Any way you slice it there’s no neat and tidy way to break up with your spouse after you’ve catted around behind their back. Especially with People and Hollywood Elsewhere writing about the blow-by-blow. Always messy, always hurts.
Better late than never: HE conveys a hearty high-five to Deadline‘s Todd McCarthy‘s for his decision to include Judd Apatow‘s King of Staten Island in his recent “Top Ten Films of 2020” piece (12.31.20).
Myself, McCarthy, Chris Willman, a few others…obviously a small fraternity. But my opinion isn’t an “opinion” — I knew right away during my initial viewing seven months ago that Apatow’s film was a few cuts above the norm. I’m not saying “this is what I think” — I’m saying “you may or may not not have embraced or bonded with this film, but it’s quite excellent either way, and I know this with absolute certainty…a sagely written and performed portrait of a somewhat coarse underclass culture…a funny but serious film that in some ways reminded me of those early ’60s British kitchen sink dramas.”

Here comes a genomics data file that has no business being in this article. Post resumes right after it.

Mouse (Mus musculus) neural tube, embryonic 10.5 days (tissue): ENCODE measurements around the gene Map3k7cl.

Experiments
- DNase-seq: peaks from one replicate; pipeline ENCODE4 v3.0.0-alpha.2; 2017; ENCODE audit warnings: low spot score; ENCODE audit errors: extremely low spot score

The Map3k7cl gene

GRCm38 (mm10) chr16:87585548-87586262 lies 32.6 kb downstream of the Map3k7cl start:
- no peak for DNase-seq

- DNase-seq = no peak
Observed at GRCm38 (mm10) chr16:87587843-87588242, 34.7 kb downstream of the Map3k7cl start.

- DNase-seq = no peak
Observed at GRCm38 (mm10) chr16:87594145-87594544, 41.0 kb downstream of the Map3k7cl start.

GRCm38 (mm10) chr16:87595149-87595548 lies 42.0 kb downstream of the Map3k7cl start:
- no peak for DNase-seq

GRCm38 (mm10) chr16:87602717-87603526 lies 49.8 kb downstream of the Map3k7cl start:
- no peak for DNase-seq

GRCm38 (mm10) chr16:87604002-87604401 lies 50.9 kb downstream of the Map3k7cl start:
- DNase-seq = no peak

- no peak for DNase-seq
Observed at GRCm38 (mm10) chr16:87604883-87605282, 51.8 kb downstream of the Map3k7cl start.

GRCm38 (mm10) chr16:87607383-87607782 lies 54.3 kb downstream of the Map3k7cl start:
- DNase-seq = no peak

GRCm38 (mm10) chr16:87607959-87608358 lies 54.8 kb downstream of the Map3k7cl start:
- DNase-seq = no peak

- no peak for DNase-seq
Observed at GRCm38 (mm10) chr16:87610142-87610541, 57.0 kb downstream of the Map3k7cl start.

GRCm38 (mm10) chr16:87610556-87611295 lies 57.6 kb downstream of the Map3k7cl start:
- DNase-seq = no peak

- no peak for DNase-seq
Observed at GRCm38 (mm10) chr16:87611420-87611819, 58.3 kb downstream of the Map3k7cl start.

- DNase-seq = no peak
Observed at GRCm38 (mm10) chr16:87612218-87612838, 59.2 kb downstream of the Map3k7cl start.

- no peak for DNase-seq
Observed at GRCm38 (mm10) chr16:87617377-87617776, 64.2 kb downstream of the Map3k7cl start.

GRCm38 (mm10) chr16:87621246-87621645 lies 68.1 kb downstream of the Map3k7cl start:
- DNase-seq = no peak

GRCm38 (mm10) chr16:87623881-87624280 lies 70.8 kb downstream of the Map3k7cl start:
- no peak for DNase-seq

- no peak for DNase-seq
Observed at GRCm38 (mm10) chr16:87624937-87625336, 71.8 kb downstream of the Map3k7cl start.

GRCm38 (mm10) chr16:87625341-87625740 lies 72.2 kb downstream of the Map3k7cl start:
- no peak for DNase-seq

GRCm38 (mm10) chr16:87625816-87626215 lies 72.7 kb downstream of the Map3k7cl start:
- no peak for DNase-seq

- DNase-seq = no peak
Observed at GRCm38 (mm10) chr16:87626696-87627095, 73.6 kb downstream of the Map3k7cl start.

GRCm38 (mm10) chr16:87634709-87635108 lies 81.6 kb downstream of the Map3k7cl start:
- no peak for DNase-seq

Excerpt from McCarthy’s 6.12.20 review: “Written by Apatow along with Pete Davidson and Dave Sirus, KOSI has the solid lived-in feel of a working class community…they’re rude, they’re slobs, they’re layabouts, they’re no-accounts and they all speak in clichés as if they’ve learned their entire vocabularies from watching TV. It’s a film full of characters who have to say ‘I’m sorry’ a lot. Bottom line, though — they’re all quite recognizably and vibrantly human.”
Many of the lunatic bumblefucks who spearheaded Wednesday’s assault on the Capitol building are being arrested as we speak. Prosecute these delusional cretins to the fullest extent of the law. Break their lives, make it hurt, stifle their agency, etc. God, listen to me — I sound like a #MeToo-er venting about Roman Polanski.
Obviously poor quality — been searching around for a sharper, larger file
Bus stop ad in Washington, D.C., apparently snapped by CNN’s Jim Acosta.